Country Lovers by Nadine Gordimer
Author: Nadine Gordimer (born 1923) has made her career under difficult circumstances. Born an English-speaking Jew in South Africa, she resented and resisted the pressure to conform to the white supremacist attitudes embodied in the system of apartheid. She has been politically active most of her life, and has often written about the relationships among white radicals, liberals and blacks in South Africa. In 1991 she was awarded the Nobel Prize for Literature. Although she is one of the most distinguished of modern female writers, she resists being classed as a feminist.
Context: Apartheid consisted of numerous laws that allowed the ruling white minority in South Africa to segregate, exploit and terrorize the vast majority: Africans, mostly, but also Asians and ‘Coloureds’ (people of mixed race). In white-ruled South Africa, black people were denied basic human rights and political rights. Their labour was exploited and their lives segregated. Under Apartheid, racist beliefs were enshrined in law and any criticism of the law was suppressed. Apartheid was racism made law. It was a system dictated in the minutest detail as to how and where the black population would live, work and die.
Summary: Set in Apartheid South Africa, this story is about the lustful relationship between a white man and a black woman. Paulus is the son of a white farmer. Thebedi is a black woman who works on the farm. They pursue a secret friendship when they are young, giving each other secret gifts. Paulus then goes to veterinary college. The two begin a hidden sexual relationship. Shortly after marrying a man from her village who had always liked her, Thebedi has a mixed race child. When Paulus returns from college, he visits her and the baby and tells her to hide it and get rid of it. She refuses. He returns a second time and the child is ill with diarrhoea. He tells her he will give it something. Whilst she stands outside listening to him, she hears the noises of the baby going into a deep sleep. The baby then dies. Some of the other women in the village report the incident and a charge of murder is filed against Paulus. Thebedi is emotional when giving evidence. When the case comes to trial a year later, she has had another child and changes her story, saying that Paulus did not feed the child anything. The court dismisses the case on the grounds that there was no evidence the child was Paulus’. The court agrees that the two probably had a sexual relationship. Throughout all of this, Thebedi's husband stands by her. Paulus is praised by the press for being freed, but he does not want the attention. His family are very ashamed. Thebedi tells the newspapers that the relationship was just a thing of their childhood.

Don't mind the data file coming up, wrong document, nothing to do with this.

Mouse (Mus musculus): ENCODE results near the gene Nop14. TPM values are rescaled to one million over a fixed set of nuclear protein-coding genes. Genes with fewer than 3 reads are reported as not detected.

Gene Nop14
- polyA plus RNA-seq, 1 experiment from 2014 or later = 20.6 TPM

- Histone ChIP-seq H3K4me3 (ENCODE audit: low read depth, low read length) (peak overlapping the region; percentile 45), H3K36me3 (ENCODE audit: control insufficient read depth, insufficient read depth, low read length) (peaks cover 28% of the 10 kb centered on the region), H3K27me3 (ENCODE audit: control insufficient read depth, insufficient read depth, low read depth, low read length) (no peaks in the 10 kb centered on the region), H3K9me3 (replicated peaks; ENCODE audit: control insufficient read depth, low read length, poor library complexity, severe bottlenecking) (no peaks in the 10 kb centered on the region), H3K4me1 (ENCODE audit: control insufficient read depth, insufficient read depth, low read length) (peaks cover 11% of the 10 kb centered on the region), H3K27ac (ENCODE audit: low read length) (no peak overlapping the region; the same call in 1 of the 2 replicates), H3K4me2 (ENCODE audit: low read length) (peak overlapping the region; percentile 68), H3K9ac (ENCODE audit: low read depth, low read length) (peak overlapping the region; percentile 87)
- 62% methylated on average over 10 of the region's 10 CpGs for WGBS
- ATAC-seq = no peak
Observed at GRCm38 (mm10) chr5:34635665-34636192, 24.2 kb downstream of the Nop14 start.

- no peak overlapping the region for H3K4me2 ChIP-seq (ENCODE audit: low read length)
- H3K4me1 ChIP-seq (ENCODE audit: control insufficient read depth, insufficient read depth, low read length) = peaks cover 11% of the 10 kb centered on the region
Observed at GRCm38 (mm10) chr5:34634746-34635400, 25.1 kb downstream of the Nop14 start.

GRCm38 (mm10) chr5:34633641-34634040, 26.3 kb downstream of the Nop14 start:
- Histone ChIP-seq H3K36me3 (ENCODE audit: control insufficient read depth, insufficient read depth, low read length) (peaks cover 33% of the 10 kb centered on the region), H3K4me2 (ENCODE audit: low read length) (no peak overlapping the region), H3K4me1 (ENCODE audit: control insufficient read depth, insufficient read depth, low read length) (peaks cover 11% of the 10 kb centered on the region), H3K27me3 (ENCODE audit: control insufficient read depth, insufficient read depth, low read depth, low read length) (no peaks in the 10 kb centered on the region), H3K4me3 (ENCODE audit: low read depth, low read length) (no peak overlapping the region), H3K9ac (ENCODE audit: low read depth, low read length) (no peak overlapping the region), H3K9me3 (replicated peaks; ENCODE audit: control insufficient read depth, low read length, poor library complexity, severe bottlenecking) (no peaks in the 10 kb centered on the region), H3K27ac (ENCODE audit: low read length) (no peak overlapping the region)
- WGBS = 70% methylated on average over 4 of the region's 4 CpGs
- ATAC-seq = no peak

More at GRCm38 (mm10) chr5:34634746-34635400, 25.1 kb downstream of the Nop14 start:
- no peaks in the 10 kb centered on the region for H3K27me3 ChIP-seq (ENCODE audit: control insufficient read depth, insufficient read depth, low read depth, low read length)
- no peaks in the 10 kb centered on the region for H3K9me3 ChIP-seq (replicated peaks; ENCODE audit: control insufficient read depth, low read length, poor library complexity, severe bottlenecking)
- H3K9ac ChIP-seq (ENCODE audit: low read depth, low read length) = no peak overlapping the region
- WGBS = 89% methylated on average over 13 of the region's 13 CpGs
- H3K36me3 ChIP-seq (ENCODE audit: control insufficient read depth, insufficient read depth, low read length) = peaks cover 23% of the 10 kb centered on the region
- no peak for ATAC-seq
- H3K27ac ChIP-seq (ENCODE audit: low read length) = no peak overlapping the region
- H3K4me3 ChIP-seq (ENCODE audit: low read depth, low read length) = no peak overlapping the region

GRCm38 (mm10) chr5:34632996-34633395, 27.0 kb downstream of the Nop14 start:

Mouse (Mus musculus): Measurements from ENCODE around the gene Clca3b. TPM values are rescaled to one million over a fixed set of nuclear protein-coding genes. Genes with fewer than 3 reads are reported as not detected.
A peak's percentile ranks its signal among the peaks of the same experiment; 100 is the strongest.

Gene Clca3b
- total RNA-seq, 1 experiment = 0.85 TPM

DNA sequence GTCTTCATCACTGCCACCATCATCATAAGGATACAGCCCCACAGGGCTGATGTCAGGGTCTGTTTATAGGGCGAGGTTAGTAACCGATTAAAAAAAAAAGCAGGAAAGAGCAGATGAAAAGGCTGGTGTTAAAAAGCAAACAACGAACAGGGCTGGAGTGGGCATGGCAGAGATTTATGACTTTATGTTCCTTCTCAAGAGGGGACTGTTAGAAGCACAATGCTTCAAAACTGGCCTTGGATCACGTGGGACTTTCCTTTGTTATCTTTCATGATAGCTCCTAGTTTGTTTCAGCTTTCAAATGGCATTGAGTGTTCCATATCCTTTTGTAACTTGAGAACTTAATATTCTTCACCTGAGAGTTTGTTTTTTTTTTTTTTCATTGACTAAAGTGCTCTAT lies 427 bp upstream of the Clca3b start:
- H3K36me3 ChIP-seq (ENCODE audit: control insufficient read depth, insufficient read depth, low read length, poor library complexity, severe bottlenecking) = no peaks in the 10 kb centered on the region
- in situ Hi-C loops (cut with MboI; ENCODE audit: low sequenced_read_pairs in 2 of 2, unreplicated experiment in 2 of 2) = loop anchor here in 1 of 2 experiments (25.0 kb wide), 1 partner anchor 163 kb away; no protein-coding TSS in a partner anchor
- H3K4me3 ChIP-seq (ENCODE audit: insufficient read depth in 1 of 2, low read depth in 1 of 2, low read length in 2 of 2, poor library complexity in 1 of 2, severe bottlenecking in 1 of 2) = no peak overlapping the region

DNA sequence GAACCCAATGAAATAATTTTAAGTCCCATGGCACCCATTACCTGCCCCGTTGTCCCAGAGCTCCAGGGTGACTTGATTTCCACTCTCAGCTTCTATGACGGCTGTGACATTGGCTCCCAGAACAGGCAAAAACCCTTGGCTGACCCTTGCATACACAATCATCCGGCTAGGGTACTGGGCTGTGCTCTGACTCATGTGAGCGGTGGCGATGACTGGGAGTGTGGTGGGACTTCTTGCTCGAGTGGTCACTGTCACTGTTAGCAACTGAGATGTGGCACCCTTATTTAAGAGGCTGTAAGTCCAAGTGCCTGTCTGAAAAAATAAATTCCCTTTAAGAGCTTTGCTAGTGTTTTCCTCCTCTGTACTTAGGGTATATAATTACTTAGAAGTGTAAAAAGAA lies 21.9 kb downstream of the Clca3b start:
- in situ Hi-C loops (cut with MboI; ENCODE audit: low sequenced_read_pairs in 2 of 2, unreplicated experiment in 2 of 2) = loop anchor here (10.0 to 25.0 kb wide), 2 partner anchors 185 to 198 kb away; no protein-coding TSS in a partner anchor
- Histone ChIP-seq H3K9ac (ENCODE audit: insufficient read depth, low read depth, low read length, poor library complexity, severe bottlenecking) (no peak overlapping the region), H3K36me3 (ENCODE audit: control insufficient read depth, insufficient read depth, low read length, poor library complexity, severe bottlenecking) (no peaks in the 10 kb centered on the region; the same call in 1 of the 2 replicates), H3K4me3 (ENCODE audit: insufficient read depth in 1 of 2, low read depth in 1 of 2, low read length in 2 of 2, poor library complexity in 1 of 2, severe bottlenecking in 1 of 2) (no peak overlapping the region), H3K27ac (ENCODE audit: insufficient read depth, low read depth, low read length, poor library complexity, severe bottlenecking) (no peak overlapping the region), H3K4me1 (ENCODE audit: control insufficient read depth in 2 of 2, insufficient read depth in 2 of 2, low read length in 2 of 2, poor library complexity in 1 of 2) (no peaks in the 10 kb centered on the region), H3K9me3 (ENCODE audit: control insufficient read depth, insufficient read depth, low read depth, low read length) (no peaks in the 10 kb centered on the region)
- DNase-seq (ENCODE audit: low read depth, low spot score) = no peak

Themes: Love, friendship and lust, marriage and sex, death and murder, racism and prejudice, wealth and education.
Cross referencing: Veronica (wealth, education, friendship, love), The Gold Cadillac (racism and prejudice), A Stench of Kerosene (love, family, death/suicide, unwanted children)
• ‘The farm children played together when they were small; but once the white children go away to school they soon don’t play together any more.’ • ‘The trouble was Paulus Eysendyck did not seem to realise that Thebedi was now simple on of the crowd of farm children down at the kraal.’ • ‘There was a risk someone would discover her or traces of her presence if he took her to his own bedroom.’ • ‘ “Don’t take it out. Stay inside. Can’t you take it away somewhere? You must give it to someone.”’ • ‘The Defence did not contest that there had been a love relationship between the accused and the girl, or that intercourse had taken place, but submitted that there was no proof that the child was the accused’s.’ • ‘The young man refused to accept the congratulations of the press and public and left the court...